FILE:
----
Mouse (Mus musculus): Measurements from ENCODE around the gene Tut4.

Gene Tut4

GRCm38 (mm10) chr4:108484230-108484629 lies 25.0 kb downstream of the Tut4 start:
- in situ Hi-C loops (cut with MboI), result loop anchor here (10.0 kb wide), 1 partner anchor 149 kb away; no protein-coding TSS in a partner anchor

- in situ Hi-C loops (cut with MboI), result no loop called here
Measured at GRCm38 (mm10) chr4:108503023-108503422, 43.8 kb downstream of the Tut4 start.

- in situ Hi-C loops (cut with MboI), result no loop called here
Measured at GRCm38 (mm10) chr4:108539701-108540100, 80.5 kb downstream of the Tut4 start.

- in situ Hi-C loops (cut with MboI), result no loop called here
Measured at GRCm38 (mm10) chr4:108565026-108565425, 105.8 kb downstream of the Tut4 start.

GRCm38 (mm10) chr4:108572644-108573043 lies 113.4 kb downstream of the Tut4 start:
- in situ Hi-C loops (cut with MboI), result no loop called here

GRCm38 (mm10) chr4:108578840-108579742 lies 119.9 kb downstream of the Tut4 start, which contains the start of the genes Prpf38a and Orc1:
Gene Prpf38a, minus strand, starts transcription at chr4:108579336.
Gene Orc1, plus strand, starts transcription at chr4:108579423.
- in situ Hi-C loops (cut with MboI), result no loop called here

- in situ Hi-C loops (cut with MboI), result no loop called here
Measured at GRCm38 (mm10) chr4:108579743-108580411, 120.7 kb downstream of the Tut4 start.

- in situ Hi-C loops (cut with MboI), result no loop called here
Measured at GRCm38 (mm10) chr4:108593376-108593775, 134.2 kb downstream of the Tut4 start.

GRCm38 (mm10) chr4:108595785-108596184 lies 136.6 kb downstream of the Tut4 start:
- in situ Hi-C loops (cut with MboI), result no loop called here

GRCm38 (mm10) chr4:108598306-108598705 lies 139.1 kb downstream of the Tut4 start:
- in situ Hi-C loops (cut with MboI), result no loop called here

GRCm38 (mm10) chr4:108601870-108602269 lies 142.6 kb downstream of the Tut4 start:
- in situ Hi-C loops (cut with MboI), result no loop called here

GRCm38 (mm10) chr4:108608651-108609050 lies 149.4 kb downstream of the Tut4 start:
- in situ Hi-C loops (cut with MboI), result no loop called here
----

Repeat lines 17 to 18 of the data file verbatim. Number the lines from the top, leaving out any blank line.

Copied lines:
- in situ Hi-C loops (cut with MboI), result no loop called here
Measured at GRCm38 (mm10) chr4:108579743-108580411, 120.7 kb downstream of the Tut4 start.